|3||OSC B2 P7 B2 F2 ;||Define carrier oscillator: B2 amp input value from envelope osc above, P7 carrier freq, B2 osc output (overwrites previous B2), use F2 function table waveform defined below in score|
|4||OUT B2 Bl ;||Take B2 signal from OSC above and output it to tape or file on B1|
|5||END ;||End Instrument 1 definition, define further instruments below if desired|
|6||GEN 0 1 1 0 0 .99 20 .99 491 0 511 ;||Beginning of score section. At score time 0, use GEN1 routine (straight line segments) to create function table F1, alternating value, index#, value, index# through 511 indices. F1 is used for amplitude envelope in the patch above|
|7||GEN 0 1 2 0 0 .99 50 .99 205 -.99 306 -.99 461 0 511||At score time 0, use GEN1 routine to create function table F2. F2 is used for the carrier waveform. Same value, index# order as above|
|8||N0T 0 1 2 1000 .0128 6.70 ;||Play a note at time 0 seconds (P2), using Instrument 1 (P3), for 2 seconds (P4) with an amplitude of 1000 (P5). .0128 (P6) gives the envelope osc one cycle for the duration of the note so the envelop only plays once (~.02555*0.5), and 6.70 (P7) is the frequency of the carrier oscillator in MUSIC V's native frequency formula (.02555 * desired frequency) mentioned earlier (so will actually play ~262 Hz)|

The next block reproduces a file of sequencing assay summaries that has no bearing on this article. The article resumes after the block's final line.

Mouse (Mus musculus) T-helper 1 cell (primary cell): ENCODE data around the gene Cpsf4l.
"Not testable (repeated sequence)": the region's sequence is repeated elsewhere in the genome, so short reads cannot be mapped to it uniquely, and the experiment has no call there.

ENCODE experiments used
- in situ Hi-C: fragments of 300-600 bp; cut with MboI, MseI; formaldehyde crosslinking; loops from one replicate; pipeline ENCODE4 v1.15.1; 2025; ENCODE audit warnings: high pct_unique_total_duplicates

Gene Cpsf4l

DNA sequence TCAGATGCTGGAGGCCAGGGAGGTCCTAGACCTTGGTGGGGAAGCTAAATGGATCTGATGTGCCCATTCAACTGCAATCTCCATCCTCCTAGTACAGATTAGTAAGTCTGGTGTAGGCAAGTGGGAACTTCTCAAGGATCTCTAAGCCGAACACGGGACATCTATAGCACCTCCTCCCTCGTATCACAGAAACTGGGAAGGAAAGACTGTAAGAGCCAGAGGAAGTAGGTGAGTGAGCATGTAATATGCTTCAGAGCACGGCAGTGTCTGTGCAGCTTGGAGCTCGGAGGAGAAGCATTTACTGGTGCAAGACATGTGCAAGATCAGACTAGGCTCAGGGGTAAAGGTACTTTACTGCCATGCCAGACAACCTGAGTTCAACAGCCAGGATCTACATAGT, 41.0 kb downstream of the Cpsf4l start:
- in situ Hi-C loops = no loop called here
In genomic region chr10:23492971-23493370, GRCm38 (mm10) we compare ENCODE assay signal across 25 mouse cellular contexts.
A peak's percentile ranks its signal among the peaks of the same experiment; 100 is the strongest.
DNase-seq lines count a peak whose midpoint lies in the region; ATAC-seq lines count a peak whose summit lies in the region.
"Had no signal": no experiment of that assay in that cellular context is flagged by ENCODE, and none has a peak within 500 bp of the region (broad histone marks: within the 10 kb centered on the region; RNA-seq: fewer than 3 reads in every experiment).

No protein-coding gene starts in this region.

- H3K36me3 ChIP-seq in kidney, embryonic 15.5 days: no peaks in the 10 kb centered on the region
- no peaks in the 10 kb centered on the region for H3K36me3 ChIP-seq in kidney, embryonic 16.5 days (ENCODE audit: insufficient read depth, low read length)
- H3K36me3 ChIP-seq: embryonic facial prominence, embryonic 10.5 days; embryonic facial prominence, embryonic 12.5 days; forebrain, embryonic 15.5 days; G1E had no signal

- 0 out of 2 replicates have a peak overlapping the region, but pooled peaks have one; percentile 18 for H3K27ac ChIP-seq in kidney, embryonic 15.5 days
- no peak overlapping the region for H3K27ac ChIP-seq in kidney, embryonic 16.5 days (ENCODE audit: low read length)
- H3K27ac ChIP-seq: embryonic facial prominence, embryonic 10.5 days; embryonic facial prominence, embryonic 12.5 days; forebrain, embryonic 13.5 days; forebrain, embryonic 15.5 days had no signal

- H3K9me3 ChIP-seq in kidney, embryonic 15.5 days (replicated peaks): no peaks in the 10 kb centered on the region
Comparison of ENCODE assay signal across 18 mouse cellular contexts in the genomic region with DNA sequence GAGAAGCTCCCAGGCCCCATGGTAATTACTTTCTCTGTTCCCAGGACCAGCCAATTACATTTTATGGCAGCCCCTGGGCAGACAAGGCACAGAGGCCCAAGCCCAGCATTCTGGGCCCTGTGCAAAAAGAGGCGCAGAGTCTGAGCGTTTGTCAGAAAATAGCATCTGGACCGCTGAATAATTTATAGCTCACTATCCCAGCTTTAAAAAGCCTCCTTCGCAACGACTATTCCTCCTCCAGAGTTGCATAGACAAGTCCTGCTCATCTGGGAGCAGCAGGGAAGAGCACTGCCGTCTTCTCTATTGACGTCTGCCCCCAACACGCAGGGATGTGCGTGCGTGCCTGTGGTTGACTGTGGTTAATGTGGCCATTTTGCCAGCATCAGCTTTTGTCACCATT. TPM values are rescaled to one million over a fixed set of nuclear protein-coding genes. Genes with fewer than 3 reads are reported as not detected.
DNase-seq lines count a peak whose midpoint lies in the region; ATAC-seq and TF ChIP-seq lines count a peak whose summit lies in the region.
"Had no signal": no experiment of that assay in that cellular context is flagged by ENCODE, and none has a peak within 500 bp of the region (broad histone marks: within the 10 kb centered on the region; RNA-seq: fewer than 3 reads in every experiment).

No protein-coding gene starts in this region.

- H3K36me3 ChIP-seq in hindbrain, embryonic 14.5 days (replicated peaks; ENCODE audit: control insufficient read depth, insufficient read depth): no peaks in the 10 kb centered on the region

|9||N0T 2 1 1 1000 .0256 8.44 ;||Play a second note beginning at 2 seconds, using Instrument 1 for 1 second with an amplitude of 1000, but a faster P6 for the envelope's shorter note duration ~.02555*1), with a frequency of 8.44 (so will play ~330 Hz)|
|10||TER 3 ;||End the piece at second 3|
As mentioned, MUSIC V is presented here primarily for historical reasons, as well as its pioneering the paradigm for many of the typing languages to come. However, if the reader is determined to try out MUSIC V on a modern computer, the intrepid reader may still be able to find the resources to do so on Github. It would involve not only finding the MUSIC V source code, but also a Fortran compiler for your particular processor (links here may be transitory).
Max Mathews' The Technology of Computer Music (MIT Press, 1969), which includes the MUSIC V manual is out of print, but the reader may be able to find pdf's on the web (legally or not).
The Risset “An Introductory Catalog of Computer Synthesized Sounds” catalog, also adds several GEN routines and explains the CONVT routines in better detail.
If the "style" of MUSIC V appeals, then its modern, fully functioning and greatly expanded equivalent, as well as direct descendant is csound, discussed on the next page.